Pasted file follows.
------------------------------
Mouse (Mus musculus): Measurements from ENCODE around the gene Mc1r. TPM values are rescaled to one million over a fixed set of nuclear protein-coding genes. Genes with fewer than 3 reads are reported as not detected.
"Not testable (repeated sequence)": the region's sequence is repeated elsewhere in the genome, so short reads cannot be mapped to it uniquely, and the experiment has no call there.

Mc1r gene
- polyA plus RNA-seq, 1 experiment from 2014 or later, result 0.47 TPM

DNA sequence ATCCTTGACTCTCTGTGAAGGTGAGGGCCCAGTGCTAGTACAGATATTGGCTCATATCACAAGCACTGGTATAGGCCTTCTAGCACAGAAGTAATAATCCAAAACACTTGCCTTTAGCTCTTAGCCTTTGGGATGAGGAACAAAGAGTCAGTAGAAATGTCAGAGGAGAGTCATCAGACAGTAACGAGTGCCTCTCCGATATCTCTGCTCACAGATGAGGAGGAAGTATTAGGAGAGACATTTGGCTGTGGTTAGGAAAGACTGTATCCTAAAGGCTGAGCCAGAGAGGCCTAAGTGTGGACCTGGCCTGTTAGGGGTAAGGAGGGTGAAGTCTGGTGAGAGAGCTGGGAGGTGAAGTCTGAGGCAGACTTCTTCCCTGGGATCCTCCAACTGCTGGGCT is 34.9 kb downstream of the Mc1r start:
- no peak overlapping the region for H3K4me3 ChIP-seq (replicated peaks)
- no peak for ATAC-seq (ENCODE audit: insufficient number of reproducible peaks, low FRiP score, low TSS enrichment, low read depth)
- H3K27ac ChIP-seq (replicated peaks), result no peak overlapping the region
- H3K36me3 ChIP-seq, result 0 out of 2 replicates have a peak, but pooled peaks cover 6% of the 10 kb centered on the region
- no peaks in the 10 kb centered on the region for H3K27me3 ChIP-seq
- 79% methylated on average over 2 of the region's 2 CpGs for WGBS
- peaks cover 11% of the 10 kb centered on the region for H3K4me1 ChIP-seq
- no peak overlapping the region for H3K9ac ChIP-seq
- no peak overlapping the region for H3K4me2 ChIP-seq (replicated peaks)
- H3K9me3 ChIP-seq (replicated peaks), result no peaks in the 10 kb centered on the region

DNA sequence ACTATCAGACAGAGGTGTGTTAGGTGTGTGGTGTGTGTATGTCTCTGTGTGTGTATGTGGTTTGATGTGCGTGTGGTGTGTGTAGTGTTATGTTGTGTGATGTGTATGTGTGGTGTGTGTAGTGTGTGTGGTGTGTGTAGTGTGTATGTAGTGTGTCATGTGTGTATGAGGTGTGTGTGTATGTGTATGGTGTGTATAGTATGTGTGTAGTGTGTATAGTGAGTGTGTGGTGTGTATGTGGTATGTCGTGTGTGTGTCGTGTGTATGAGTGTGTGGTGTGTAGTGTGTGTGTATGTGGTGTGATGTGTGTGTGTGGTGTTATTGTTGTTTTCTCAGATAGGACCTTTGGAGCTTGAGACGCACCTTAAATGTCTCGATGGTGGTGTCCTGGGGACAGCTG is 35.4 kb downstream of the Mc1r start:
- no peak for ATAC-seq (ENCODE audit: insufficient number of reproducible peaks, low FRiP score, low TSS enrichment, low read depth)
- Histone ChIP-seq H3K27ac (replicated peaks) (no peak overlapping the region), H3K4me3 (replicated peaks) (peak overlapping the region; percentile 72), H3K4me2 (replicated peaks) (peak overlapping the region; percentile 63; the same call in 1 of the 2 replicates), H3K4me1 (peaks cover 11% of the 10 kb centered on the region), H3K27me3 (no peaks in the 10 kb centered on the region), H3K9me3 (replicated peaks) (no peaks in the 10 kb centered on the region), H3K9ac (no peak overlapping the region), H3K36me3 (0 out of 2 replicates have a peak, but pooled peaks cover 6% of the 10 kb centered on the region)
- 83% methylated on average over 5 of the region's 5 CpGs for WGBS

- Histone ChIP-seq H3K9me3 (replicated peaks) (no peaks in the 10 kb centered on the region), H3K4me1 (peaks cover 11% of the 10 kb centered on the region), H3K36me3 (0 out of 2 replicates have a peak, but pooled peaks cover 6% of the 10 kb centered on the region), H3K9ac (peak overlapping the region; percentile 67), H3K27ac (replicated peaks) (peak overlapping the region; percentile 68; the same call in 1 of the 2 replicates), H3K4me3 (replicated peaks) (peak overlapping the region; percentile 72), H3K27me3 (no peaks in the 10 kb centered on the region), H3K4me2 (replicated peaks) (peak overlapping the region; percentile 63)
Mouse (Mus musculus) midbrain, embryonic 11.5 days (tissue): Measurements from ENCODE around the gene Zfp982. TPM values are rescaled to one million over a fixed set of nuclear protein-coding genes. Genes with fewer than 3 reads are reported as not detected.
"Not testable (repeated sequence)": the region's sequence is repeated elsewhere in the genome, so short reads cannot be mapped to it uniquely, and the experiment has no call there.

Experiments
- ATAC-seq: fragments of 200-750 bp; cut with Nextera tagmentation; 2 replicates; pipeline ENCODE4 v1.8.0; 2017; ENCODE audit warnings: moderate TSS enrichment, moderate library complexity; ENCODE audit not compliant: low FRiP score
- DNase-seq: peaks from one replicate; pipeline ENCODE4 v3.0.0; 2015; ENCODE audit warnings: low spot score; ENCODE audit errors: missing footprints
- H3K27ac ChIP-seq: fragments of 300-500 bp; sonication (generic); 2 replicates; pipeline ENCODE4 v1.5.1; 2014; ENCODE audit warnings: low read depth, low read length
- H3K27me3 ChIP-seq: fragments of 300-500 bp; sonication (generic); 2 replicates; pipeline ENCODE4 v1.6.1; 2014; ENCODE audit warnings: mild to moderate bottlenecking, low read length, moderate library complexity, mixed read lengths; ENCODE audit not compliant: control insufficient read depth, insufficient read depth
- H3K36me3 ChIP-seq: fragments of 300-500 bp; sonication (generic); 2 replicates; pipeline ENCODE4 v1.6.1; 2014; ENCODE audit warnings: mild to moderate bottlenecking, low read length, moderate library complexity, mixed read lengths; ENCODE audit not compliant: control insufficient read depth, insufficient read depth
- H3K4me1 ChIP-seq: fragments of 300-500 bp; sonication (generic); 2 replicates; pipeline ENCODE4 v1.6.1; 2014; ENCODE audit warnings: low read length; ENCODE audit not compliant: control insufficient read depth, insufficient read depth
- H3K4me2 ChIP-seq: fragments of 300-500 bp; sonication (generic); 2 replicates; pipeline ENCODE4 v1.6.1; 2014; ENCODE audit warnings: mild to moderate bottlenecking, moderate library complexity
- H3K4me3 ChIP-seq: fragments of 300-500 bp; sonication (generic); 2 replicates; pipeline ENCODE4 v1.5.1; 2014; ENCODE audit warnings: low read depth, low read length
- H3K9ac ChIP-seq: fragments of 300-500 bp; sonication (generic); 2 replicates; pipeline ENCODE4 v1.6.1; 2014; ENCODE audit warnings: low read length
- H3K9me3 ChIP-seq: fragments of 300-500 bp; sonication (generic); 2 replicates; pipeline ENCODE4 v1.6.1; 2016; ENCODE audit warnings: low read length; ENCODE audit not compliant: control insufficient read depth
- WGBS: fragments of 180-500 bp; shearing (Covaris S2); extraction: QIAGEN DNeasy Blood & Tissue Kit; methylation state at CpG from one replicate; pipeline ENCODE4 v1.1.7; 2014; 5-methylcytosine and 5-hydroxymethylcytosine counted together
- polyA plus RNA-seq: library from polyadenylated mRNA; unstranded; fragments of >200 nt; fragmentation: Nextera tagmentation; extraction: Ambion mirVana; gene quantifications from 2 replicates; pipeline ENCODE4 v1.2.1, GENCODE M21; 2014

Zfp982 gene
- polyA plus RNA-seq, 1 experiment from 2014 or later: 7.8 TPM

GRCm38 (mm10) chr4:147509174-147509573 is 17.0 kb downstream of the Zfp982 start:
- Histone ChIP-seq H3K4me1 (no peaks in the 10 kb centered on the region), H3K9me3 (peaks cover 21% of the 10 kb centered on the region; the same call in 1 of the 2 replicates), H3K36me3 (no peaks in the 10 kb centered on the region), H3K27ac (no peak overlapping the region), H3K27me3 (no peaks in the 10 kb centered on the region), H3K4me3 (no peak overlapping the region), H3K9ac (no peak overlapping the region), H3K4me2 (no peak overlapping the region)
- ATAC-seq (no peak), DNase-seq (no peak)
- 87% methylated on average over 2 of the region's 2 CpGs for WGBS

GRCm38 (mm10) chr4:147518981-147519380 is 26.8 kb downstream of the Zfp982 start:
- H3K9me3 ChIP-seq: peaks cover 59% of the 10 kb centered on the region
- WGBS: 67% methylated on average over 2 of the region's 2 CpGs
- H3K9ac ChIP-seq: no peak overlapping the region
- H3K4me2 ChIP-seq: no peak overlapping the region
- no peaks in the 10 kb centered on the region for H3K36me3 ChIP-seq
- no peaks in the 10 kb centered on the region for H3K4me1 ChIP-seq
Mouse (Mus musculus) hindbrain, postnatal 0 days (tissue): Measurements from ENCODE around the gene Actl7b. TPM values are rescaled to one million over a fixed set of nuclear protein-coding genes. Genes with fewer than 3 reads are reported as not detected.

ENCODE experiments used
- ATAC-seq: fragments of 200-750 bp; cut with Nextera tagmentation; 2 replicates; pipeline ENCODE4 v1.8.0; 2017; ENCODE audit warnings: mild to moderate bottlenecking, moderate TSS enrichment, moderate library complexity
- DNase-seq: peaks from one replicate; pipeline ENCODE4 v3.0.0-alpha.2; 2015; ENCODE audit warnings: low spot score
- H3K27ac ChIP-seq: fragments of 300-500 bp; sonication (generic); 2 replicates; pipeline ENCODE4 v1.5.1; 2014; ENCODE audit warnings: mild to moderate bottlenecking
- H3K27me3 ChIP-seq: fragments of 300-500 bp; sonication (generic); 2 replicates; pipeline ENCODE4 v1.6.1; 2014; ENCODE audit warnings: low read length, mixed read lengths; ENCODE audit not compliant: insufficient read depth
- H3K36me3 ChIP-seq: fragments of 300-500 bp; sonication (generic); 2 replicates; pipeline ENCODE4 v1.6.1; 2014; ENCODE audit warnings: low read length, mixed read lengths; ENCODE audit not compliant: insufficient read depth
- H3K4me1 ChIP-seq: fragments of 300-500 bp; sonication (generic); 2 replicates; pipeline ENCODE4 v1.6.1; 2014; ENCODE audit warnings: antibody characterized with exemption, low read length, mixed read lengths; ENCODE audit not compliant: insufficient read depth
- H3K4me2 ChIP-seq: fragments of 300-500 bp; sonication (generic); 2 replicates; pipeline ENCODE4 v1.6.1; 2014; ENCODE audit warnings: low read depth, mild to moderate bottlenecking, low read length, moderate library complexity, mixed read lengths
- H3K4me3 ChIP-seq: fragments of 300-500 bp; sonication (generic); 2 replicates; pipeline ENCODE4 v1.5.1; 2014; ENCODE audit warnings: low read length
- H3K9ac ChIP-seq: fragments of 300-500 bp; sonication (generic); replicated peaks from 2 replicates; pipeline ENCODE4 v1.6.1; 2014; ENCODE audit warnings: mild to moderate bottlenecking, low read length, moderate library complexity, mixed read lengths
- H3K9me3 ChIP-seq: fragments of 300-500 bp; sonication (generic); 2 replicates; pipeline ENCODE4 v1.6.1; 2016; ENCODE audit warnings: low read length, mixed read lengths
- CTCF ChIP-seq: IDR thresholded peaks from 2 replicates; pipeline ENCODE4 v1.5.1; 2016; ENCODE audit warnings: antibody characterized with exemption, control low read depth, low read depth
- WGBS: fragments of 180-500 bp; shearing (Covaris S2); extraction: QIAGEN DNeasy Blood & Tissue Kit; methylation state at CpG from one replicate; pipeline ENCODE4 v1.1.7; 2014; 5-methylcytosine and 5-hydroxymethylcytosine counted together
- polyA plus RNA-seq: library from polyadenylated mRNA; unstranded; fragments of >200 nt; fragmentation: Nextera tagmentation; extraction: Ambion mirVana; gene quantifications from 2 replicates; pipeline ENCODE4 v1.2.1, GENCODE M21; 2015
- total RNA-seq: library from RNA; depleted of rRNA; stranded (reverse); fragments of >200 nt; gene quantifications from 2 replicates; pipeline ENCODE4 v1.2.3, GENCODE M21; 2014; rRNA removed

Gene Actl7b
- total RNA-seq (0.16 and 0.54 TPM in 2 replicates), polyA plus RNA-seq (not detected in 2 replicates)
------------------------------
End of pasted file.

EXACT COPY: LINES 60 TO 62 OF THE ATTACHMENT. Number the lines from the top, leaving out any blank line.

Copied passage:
- H3K9me3 ChIP-seq: fragments of 300-500 bp; sonication (generic); 2 replicates; pipeline ENCODE4 v1.6.1; 2016; ENCODE audit warnings: low read length, mixed read lengths
- CTCF ChIP-seq: IDR thresholded peaks from 2 replicates; pipeline ENCODE4 v1.5.1; 2016; ENCODE audit warnings: antibody characterized with exemption, control low read depth, low read depth
- WGBS: fragments of 180-500 bp; shearing (Covaris S2); extraction: QIAGEN DNeasy Blood & Tissue Kit; methylation state at CpG from one replicate; pipeline ENCODE4 v1.1.7; 2014; 5-methylcytosine and 5-hydroxymethylcytosine counted together